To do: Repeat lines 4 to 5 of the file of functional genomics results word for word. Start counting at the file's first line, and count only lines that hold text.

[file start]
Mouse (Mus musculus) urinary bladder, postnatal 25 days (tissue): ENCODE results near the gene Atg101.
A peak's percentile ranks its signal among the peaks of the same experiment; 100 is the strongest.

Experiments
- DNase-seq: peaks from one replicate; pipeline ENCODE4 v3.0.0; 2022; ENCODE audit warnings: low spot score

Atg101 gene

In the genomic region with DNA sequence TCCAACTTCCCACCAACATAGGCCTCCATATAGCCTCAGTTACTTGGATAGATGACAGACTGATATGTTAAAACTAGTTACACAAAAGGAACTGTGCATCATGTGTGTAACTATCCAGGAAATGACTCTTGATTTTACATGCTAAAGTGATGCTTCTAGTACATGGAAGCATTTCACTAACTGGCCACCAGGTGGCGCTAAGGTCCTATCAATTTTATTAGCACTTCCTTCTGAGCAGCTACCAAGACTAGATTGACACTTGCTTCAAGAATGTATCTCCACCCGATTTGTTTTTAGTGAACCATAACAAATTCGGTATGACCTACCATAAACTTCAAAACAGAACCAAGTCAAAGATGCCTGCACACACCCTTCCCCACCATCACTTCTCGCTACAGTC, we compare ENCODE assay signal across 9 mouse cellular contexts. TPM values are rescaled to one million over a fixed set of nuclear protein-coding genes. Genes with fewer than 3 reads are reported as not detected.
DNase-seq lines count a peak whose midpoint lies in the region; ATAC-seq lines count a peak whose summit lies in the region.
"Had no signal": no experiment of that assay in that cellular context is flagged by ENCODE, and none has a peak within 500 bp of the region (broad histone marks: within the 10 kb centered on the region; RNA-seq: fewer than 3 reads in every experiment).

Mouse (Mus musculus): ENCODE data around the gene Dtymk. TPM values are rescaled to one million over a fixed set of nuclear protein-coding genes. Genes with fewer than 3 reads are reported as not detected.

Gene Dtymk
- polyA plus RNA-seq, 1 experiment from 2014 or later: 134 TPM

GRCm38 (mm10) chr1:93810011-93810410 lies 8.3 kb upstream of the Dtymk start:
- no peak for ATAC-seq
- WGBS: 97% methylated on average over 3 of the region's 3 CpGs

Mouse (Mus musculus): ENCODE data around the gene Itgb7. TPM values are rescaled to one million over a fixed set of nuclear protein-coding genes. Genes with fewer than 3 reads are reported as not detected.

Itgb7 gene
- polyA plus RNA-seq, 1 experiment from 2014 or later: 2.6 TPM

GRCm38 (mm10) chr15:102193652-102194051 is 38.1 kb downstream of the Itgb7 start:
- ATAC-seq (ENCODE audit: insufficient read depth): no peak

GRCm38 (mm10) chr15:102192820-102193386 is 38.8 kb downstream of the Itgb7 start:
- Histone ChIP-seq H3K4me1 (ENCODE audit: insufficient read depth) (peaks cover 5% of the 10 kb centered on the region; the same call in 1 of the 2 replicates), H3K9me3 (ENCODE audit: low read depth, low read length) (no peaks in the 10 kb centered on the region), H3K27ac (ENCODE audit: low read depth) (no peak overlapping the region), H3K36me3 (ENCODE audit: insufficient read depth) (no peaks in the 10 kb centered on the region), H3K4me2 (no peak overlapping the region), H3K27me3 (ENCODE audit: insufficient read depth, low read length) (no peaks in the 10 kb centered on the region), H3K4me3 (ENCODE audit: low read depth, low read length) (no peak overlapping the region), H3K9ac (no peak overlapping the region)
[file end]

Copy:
- DNase-seq: peaks from one replicate; pipeline ENCODE4 v3.0.0; 2022; ENCODE audit warnings: low spot score

Atg101 gene